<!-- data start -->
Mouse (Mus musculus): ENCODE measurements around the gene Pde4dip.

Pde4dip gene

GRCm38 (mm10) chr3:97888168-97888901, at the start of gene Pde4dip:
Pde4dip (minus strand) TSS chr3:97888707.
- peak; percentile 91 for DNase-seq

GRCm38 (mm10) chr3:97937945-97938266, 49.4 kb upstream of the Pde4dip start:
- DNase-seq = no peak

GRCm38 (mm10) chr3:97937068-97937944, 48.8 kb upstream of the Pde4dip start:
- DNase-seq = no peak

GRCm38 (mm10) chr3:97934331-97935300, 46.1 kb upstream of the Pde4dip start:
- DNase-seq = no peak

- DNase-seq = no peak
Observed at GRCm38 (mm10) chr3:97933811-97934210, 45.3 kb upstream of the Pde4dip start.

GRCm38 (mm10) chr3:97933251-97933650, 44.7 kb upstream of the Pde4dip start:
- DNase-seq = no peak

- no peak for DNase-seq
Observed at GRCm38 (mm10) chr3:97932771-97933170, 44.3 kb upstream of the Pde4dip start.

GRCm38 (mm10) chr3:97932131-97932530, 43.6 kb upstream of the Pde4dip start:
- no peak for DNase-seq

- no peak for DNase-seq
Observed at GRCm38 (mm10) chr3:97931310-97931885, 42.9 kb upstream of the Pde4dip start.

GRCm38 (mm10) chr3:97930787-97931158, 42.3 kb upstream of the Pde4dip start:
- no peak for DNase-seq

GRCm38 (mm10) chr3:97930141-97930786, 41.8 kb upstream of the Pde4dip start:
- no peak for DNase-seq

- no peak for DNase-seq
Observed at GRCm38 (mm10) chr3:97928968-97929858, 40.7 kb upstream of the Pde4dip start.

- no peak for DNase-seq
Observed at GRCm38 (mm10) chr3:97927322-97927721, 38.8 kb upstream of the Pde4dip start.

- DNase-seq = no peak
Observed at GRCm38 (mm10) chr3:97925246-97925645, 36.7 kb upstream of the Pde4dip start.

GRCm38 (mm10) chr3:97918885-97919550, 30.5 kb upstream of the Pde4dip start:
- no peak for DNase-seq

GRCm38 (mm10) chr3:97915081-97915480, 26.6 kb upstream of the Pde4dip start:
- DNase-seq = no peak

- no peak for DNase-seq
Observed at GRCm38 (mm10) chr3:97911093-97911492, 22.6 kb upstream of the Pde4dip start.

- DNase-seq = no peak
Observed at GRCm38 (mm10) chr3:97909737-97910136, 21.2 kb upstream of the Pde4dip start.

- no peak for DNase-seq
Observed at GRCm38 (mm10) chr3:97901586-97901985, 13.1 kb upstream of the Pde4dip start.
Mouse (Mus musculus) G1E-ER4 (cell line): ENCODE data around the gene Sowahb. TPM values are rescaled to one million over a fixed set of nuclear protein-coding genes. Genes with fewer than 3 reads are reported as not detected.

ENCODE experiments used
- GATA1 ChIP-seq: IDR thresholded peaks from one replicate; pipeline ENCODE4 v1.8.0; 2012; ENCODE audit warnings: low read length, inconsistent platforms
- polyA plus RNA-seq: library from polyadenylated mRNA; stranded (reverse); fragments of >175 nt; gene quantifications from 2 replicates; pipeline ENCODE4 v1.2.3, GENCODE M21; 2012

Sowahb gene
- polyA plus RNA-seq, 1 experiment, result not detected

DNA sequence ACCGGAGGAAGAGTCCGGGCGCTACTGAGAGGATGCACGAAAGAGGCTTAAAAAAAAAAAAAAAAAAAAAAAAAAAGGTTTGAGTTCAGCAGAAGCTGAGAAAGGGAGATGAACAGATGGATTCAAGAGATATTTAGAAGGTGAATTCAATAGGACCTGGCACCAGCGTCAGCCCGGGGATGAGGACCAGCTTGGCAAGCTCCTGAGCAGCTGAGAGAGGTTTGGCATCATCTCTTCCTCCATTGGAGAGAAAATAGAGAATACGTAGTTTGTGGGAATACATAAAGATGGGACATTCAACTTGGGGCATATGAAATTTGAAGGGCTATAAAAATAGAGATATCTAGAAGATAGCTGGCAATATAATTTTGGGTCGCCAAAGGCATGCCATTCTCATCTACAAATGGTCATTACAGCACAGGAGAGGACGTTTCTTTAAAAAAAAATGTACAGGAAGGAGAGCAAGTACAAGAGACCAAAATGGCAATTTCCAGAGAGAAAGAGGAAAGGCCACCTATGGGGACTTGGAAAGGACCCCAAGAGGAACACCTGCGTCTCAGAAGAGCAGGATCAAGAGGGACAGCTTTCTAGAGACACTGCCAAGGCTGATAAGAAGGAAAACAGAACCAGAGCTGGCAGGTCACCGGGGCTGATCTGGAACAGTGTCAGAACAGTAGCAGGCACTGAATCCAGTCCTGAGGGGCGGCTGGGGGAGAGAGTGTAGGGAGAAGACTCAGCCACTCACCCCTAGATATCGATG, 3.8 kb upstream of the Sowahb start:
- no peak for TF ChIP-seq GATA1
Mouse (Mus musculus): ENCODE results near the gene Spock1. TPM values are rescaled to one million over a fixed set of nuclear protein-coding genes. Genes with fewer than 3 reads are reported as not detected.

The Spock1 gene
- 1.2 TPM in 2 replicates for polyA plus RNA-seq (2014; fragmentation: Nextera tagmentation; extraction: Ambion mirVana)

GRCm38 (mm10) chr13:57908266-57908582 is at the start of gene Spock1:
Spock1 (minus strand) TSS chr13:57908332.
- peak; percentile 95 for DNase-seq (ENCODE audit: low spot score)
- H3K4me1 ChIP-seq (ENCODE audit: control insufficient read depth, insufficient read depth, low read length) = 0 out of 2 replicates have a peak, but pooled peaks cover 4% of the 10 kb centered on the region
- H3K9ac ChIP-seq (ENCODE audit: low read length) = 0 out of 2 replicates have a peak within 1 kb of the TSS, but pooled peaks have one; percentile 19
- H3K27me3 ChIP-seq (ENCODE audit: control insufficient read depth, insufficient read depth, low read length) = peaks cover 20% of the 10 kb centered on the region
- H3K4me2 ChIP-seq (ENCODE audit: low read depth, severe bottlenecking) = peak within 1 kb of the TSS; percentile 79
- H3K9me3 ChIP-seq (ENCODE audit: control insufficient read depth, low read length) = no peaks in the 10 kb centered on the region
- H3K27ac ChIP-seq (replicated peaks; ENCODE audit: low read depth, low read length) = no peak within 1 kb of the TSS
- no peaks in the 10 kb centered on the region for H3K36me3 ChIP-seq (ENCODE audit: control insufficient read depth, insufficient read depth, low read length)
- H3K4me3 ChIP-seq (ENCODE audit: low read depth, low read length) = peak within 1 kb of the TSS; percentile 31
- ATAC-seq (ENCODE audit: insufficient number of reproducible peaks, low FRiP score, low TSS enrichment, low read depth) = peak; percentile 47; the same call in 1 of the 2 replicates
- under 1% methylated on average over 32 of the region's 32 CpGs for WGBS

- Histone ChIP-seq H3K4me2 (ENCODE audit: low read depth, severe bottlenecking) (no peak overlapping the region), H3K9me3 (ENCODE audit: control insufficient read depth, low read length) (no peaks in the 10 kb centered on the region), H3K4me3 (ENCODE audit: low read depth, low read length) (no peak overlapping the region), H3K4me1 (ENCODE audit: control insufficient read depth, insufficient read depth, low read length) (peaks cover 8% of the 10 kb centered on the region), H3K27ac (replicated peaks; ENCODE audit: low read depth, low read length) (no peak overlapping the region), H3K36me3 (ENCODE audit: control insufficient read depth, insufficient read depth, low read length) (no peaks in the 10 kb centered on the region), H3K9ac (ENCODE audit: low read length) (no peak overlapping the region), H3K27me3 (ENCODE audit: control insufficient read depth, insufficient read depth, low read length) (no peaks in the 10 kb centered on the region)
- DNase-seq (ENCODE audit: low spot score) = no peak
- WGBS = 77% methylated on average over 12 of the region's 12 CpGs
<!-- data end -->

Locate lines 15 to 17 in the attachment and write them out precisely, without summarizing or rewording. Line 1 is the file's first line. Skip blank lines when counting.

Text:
- DNase-seq = no peak

- no peak for DNase-seq
Observed at GRCm38 (mm10) chr3:97932771-97933170, 44.3 kb upstream of the Pde4dip start.